Curt Doughty

On a recent evening in a University District alley, two men in sunglasses sat behind a card table loaded with red bins of alcohol swabs, hypodermic syringes, and other supplies

for shooting up drugs. Every few minutes, someone would wander up the alley to turn in used needles, take a few items from the bins, and move on.

The table is King County's last privately operated needle-exchange site. But its clientele is growing faster than at any other site in the county.

The syringe exchange in the alley used to be operated five days a week by another group, Street Outreach Services (SOS), until SOS lost county funding last year for failing to submit an audit on time. After SOS went away, the People's Harm Reduction Alliance (PHRA) took over the exchange and expanded it to seven days a week. "We felt [drug users] needed more access in the north end," PHRA director Shilo Murphy says. The group now operates the table 365 days a year with the help of about 25 volunteers. By the end of the year, PHRA predicts it will have increased syringe exchanges by one-third to one million syringes—a 10 percent increase overall from last year for the entire county.

"My hope is that when drug users make the choice to be sober, that they can do it without having HIV or hepatitis C, which would affect them for the rest their of lives," Murphy says.

Spurred by the AIDS epidemic, the national movement for syringe exchanges started in Tacoma in 1988. The next year, the model was emulated by activists in Seattle, who operated an exchange from a table in front of Tower Records on University Way.

According to King County, where 2.1 million syringes were exchanged in 2007, the cities that implemented needle exchanges early in the HIV boom lowered infection rates among intravenous drug users. For example, in cities such as New York and Miami, which were late to adopt the once-controversial practice, the HIV rate among injection drug users hovers between 40 and 60 percent. In Seattle, it's 2 to 4 percent.

Nevertheless, only a fraction of the injection drug users here use clean needles consistently. Michael Hanrahan, who runs the county's needle-exchange program, says 20 million syringes would have to be exchanged annually to ensure a clean needle for every injection. "If our objective is to facilitate a clean, single use of equipment, the market penetration is about 10 percent of what the need likely is," he says.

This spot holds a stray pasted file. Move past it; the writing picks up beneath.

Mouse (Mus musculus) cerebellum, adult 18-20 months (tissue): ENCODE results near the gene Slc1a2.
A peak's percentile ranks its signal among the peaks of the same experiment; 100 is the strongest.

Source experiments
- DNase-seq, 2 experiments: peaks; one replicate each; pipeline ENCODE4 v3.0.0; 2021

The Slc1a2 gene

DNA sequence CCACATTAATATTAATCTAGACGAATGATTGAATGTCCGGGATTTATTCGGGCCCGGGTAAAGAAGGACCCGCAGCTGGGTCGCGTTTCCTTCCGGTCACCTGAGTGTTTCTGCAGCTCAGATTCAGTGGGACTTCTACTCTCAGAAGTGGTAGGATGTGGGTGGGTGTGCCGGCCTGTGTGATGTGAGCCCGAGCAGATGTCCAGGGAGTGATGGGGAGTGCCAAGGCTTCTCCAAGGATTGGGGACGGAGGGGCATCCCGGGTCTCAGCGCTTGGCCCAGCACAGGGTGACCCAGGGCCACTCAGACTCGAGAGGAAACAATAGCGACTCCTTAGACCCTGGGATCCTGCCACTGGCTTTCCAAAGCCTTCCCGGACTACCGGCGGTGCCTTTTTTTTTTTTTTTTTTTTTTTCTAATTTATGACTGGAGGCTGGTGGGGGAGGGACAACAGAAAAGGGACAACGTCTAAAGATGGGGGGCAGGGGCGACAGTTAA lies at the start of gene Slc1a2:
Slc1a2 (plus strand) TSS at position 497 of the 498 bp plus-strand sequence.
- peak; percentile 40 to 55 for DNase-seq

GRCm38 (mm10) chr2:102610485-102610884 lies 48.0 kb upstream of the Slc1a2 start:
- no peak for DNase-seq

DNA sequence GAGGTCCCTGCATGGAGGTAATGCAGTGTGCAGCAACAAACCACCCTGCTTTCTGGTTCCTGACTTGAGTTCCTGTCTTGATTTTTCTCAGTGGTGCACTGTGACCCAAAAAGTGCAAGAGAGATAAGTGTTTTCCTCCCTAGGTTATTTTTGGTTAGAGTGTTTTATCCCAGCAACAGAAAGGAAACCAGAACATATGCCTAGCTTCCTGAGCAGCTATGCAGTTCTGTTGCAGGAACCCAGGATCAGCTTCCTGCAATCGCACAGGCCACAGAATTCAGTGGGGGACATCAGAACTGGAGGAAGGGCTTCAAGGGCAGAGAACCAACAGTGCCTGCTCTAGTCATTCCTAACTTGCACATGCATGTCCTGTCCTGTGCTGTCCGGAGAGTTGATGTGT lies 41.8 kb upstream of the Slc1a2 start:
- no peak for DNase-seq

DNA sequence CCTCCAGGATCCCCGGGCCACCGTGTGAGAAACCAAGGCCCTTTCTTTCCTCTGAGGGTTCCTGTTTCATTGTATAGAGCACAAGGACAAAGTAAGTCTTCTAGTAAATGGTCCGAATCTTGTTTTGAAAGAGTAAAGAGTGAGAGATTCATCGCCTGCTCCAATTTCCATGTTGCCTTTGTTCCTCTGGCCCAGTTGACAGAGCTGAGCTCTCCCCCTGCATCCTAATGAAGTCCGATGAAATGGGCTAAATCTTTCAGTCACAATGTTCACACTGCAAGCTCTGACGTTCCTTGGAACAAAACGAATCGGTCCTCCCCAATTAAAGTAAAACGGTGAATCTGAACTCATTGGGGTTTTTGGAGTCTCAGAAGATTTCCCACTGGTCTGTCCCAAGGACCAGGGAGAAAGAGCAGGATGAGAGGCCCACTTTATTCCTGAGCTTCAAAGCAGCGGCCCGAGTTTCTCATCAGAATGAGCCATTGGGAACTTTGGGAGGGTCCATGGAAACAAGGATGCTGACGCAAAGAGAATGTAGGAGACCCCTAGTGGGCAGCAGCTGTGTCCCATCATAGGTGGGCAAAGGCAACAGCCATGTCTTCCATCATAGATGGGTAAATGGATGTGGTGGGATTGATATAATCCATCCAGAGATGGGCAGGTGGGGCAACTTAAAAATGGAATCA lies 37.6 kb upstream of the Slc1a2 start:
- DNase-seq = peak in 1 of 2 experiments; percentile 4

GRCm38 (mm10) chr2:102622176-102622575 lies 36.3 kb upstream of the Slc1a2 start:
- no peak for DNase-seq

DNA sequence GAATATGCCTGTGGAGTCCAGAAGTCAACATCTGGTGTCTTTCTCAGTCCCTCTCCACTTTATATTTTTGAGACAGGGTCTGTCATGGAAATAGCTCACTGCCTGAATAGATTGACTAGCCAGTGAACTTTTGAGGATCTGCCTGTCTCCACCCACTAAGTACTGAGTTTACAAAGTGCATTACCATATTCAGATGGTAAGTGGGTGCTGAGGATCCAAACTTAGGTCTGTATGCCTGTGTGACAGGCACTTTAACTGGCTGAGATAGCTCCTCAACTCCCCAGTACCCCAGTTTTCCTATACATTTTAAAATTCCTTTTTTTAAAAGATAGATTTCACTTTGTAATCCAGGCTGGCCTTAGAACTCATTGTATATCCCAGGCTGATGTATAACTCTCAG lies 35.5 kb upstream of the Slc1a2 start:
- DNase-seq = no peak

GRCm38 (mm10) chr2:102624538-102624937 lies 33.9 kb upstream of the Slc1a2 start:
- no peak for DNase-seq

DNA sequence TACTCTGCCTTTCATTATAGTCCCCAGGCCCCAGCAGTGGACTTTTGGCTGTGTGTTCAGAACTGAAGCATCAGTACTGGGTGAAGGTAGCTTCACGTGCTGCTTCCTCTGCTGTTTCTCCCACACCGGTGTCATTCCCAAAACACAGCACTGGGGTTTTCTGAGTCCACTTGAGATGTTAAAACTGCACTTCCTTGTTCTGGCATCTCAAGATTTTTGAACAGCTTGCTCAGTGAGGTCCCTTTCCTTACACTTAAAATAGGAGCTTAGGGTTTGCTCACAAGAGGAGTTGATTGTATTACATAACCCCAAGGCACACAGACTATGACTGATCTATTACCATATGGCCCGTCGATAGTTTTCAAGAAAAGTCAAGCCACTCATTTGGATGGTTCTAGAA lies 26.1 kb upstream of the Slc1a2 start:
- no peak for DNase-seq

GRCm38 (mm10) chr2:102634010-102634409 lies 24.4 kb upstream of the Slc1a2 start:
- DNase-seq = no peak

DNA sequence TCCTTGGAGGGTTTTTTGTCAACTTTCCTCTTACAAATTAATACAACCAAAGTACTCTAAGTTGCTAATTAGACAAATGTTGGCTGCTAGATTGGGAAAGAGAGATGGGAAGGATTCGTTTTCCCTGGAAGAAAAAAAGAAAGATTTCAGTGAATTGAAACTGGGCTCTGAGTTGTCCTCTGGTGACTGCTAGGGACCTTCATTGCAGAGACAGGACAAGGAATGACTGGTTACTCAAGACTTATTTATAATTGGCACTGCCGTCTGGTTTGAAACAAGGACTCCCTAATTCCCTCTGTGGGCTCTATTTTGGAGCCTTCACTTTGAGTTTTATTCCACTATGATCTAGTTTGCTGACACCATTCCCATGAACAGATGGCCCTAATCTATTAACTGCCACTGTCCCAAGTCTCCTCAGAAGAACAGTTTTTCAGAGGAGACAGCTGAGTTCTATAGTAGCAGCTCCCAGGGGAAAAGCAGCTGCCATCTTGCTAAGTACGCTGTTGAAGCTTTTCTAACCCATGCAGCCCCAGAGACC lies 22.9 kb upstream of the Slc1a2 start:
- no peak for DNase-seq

The community-based University District group seems more nimble at reaching the target population than the five county-managed exchange sites, which operate under more restrictive rules. For instance, the county requires users to trade one dirty needle for each clean one—rules Hanrahan says are designed as an incentive to get old, dirty syringes out of circulation. The independent needle exchange, in contrast, allows users to bank and trade syringes, enabling more users to take as many syringes as they need.

However, the group struggles to stay afloat. It depends on donations from users who come to the table, and its supplies are provided by the county, which is facing a $68 million deficit. Countywide, syringe-exchange programs cost King County just under $1 million a year. In October, County Executive Ron Sims will send a funding proposal to the council that will reduce public-health appropriations by 33 percent a year for three years—eventually cutting the county's contribution to public health to zero [In the Hall, Erica C. Barnett, June 11]. King County Council Member Larry Phillips, who chairs the council's budget committee, says it's too soon to guess whether the needle-exchange program will be impacted, but he hopes to maintain it. "It has proven to be a tremendous public-health aid in King County," Phillips says.

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As the syringe-exchange services strive to stay afloat, SOS has morphed into a new organization, Harm Reduction Advocates, which is building support to fund needle exchanges and allow anti-overdose programs. Executive director Tara Moss says the group was "getting to the point, with restricted funds, [that] it makes sense to advocate for the programs rather than provide services." recommended